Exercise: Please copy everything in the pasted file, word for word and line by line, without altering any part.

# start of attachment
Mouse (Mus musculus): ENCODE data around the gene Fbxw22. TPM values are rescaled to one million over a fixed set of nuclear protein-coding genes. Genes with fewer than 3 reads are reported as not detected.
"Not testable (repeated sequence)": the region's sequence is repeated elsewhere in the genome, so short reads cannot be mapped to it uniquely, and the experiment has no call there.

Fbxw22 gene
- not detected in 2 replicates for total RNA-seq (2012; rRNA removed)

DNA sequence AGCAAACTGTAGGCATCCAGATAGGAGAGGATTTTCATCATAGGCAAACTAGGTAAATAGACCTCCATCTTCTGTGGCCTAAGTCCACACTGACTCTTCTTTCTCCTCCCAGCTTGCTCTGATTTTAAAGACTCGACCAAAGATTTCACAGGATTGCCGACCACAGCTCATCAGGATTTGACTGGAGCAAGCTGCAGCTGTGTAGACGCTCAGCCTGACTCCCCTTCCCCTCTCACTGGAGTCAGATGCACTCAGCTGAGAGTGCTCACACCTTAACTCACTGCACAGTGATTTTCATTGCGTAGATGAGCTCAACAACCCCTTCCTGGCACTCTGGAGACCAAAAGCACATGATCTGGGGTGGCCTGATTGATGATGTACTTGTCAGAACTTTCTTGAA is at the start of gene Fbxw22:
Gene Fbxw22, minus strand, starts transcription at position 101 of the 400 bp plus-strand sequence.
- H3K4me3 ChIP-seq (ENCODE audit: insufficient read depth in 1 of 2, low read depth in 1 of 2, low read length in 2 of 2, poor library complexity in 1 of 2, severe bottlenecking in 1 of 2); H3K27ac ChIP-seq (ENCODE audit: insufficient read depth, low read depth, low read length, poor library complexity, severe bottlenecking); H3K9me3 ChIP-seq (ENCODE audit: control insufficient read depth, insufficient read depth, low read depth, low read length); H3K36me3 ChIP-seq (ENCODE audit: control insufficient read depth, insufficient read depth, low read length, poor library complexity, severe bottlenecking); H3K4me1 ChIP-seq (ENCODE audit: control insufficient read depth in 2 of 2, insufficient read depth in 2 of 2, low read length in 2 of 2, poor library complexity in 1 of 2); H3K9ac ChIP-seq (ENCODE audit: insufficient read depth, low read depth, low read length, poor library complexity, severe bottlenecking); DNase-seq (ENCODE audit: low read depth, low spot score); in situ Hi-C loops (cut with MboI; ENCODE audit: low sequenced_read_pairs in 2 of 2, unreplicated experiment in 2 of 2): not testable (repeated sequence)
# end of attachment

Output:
Mouse (Mus musculus): ENCODE data around the gene Fbxw22. TPM values are rescaled to one million over a fixed set of nuclear protein-coding genes. Genes with fewer than 3 reads are reported as not detected.
"Not testable (repeated sequence)": the region's sequence is repeated elsewhere in the genome, so short reads cannot be mapped to it uniquely, and the experiment has no call there.

Fbxw22 gene
- not detected in 2 replicates for total RNA-seq (2012; rRNA removed)

DNA sequence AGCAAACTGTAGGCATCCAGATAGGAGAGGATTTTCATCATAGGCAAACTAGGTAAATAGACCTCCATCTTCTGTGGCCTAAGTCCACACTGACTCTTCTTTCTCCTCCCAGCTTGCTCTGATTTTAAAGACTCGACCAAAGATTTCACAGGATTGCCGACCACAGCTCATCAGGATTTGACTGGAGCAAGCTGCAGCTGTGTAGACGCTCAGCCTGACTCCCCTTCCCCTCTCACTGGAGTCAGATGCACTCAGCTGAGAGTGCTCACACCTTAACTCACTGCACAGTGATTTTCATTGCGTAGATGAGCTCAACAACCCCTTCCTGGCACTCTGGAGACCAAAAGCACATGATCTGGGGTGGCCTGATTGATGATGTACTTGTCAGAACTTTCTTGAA is at the start of gene Fbxw22:
Gene Fbxw22, minus strand, starts transcription at position 101 of the 400 bp plus-strand sequence.
- H3K4me3 ChIP-seq (ENCODE audit: insufficient read depth in 1 of 2, low read depth in 1 of 2, low read length in 2 of 2, poor library complexity in 1 of 2, severe bottlenecking in 1 of 2); H3K27ac ChIP-seq (ENCODE audit: insufficient read depth, low read depth, low read length, poor library complexity, severe bottlenecking); H3K9me3 ChIP-seq (ENCODE audit: control insufficient read depth, insufficient read depth, low read depth, low read length); H3K36me3 ChIP-seq (ENCODE audit: control insufficient read depth, insufficient read depth, low read length, poor library complexity, severe bottlenecking); H3K4me1 ChIP-seq (ENCODE audit: control insufficient read depth in 2 of 2, insufficient read depth in 2 of 2, low read length in 2 of 2, poor library complexity in 1 of 2); H3K9ac ChIP-seq (ENCODE audit: insufficient read depth, low read depth, low read length, poor library complexity, severe bottlenecking); DNase-seq (ENCODE audit: low read depth, low spot score); in situ Hi-C loops (cut with MboI; ENCODE audit: low sequenced_read_pairs in 2 of 2, unreplicated experiment in 2 of 2): not testable (repeated sequence)